NEW YORK — Bill Gross, chairman/CEO of Internet incubator idealab!, had a check-list for online marketers attending the Jupiter Online Consumer Forum in New York yesterday: Find a big unmet need, invent a new business model, think out of the box and assemble a good team of people.
But the Pasadena, CA-based entrepreneur was particularly riveted by the idea of new Internet business models, even in an already cluttered Internet market.
“A new business model scales like crazy,” Gross said in his keynote address. “A new business model doesn't have some of the limiting scaling problems that a typical, ordinary business would.”
Most online businesses currently follow the 'buy low, sell high' model or add a mark-up to the cost price, he said. This mentality poses a problem.
“So, everybody is competing in that business model very efficiently and there's not very much what you'd do for margins,” Gross said.
The four-year-old idealab offers technical, creative and business help to online start-ups and has helped spawn companies like eToys, WeddingChannel.com, cooking.com, CarsDirect.com and GoTo.com, which it takes a negotiated equity stake in return.
A unique business model is vital to success, Gross told attendees. He cited GoTo as an example. Idealab supported the online search engine's birth in exchange for equity. Gross thought GoTo’s business model was particularly creative because it searched on price.
“When we first introduced GoTo two years ago, people thought we were stupid,” Gross said. “We let the market [and] the media metrics to actually make results become more relevant than having a huge editorial team because we felt price was the best filter.”
Since other online services were leery of following suit, GoTo had a year's lead time before others incorporated price-based searches.
The team also wasn’t deterred by the late launch of GoTo in the midst of competition from established portals or search engines. On the contrary, GoTo’s builders were emboldened by the service's unique offering to online consumers.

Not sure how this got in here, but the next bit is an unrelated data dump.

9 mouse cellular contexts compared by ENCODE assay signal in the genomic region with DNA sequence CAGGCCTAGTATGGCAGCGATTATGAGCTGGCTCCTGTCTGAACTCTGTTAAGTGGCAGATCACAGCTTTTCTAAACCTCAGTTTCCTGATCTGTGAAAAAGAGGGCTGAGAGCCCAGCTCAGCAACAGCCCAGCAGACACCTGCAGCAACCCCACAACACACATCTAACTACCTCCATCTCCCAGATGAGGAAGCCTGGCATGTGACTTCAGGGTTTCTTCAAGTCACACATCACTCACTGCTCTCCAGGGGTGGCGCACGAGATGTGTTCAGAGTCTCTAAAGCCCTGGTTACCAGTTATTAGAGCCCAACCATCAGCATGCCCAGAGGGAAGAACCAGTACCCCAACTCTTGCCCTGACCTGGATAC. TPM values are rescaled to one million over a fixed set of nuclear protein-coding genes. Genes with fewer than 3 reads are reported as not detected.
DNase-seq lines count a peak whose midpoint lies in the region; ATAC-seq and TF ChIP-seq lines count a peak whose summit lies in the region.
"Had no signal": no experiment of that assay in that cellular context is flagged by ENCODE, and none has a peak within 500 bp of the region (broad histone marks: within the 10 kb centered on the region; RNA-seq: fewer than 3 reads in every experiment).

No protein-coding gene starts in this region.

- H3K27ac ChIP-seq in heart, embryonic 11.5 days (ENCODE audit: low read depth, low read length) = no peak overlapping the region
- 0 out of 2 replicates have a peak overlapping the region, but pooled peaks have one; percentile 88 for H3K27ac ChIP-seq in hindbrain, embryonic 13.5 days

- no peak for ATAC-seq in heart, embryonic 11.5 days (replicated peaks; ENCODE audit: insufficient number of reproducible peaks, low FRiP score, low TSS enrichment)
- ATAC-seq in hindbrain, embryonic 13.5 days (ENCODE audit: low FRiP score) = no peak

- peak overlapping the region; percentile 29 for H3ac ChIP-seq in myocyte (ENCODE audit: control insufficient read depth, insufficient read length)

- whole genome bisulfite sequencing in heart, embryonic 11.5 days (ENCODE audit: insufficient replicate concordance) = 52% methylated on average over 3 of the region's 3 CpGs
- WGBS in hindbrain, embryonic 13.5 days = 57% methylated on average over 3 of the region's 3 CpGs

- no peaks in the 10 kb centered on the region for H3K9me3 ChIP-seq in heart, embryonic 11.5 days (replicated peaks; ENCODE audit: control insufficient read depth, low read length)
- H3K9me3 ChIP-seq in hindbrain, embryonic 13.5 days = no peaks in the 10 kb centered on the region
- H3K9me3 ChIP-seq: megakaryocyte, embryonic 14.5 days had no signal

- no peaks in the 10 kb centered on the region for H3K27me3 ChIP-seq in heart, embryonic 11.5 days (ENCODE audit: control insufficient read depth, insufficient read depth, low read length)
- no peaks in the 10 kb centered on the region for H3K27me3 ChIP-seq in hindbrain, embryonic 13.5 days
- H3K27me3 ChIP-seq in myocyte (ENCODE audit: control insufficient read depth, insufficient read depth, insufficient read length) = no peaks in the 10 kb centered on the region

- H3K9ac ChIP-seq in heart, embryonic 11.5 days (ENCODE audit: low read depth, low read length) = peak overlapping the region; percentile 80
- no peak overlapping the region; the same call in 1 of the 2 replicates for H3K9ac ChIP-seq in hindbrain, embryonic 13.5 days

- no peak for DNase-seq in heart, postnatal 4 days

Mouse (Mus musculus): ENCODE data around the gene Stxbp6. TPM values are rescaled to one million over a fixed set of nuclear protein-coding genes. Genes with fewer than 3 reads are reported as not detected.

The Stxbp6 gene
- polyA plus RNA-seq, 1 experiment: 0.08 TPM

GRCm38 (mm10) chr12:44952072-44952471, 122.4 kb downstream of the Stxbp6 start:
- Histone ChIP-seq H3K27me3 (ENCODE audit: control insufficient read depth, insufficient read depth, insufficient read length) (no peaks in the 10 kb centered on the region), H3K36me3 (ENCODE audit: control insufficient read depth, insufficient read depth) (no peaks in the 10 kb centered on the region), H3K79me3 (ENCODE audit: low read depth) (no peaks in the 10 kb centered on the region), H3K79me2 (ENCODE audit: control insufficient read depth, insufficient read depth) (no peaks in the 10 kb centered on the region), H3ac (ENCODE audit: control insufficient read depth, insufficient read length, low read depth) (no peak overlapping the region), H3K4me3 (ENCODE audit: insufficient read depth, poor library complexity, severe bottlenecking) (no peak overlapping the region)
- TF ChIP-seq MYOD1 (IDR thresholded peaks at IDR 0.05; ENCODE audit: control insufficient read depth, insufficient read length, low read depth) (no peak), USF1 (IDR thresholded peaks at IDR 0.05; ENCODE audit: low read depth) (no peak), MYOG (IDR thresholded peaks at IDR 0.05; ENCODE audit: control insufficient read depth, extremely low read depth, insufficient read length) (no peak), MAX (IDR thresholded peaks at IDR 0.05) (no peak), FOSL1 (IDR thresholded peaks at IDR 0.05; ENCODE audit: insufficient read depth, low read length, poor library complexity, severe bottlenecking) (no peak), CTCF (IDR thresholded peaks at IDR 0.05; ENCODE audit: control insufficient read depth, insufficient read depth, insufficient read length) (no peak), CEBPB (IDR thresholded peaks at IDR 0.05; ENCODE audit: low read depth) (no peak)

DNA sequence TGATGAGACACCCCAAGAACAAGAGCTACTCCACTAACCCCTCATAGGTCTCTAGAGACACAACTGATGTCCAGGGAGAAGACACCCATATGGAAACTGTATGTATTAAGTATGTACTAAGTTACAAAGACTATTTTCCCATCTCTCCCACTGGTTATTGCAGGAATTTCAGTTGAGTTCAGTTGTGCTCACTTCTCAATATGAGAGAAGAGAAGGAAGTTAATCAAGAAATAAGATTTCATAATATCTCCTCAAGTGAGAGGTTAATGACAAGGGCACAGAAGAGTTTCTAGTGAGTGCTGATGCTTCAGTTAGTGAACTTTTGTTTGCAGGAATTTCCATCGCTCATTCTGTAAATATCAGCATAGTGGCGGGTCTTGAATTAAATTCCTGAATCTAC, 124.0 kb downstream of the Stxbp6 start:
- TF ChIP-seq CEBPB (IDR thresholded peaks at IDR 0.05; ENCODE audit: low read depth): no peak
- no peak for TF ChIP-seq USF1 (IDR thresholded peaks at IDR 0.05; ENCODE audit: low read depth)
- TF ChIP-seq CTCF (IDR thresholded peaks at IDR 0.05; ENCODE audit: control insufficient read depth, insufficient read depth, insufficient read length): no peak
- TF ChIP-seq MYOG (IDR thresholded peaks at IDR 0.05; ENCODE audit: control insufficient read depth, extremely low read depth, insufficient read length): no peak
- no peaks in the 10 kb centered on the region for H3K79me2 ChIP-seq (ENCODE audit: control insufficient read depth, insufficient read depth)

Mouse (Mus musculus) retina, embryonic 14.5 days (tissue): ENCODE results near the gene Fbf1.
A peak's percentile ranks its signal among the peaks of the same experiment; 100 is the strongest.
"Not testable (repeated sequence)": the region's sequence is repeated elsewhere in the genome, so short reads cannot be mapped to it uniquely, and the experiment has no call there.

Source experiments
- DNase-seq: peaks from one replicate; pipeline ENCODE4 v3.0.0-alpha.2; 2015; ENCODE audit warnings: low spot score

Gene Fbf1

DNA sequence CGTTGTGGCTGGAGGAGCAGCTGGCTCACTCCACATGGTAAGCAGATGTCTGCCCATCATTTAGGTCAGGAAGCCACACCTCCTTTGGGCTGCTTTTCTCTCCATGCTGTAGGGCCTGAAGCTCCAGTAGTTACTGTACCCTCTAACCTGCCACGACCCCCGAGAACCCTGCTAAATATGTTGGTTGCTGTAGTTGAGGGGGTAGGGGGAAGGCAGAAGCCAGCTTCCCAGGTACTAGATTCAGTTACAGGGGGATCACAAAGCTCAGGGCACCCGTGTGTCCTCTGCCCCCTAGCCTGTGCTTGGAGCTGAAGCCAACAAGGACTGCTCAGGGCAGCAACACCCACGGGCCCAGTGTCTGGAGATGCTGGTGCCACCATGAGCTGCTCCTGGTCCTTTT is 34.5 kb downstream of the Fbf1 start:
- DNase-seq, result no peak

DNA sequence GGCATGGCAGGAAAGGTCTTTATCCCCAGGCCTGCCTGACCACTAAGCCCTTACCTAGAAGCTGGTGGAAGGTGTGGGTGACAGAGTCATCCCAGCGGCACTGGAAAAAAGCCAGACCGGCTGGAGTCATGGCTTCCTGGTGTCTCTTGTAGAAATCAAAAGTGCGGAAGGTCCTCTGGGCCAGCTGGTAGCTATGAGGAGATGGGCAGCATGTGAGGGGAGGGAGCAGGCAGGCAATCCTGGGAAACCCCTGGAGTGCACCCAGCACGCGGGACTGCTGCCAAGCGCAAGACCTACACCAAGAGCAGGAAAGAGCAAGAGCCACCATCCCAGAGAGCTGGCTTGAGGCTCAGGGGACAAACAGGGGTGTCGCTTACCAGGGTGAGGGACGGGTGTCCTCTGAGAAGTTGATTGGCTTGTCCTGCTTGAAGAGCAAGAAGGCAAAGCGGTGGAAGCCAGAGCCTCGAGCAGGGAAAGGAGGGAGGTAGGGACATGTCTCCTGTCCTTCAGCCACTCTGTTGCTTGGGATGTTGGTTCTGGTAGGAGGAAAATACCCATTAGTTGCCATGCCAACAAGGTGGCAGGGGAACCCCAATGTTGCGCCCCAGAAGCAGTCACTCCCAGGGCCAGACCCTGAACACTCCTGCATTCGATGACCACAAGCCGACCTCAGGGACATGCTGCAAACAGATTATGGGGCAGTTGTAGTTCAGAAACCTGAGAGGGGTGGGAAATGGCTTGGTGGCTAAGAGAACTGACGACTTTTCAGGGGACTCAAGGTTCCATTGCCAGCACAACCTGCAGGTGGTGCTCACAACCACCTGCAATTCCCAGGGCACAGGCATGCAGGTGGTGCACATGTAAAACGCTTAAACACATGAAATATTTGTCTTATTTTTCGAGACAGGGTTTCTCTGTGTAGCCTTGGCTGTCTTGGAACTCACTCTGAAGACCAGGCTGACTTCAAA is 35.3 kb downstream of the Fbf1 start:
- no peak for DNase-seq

“A lot of times competitors think that it's dumb and they don't even want to try and compete,” Gross said. “Sometimes you can patent the business model as the
case was with Priceline. We need to see how it holds up. I don't like to rely on patents for protection for your business, but they don't hurt.”
Out-of-the-box thinking is most crucial for a new business model's success, Gross said.
A case in point is CarsDirect, another idealab-supported direct-to-consumer auto retailer.Most people were skeptical that consumers would buy a big-ticket item like a car online unseen. Such negative feedback did not stymie Gross.
He felt that a back-end infrastructure and auto relationships could be built after a dry run. Based on the entrepreneur's advice, the site went live. It copied other popular consumer sites, with car configurations, color options, and an array of brands and real-time pricing.
Little did the online visitor know that a CarsDirect executive was busy personally answering all queries on the site. And it was really rudimentary: The executive entered prices of cars by referring to a book.
Within a day, CarsDirect had sold five cars, including three Porsche Boxsters. To fulfill the orders, the company promptly went out and bought those vehicles from a local auto dealership. It even swallowed a loss on the invoice price.
“I told them to take the site down,” Gross said. But he had proved a point. If the service was unique, met a consumer need and creatively executed, it was viable.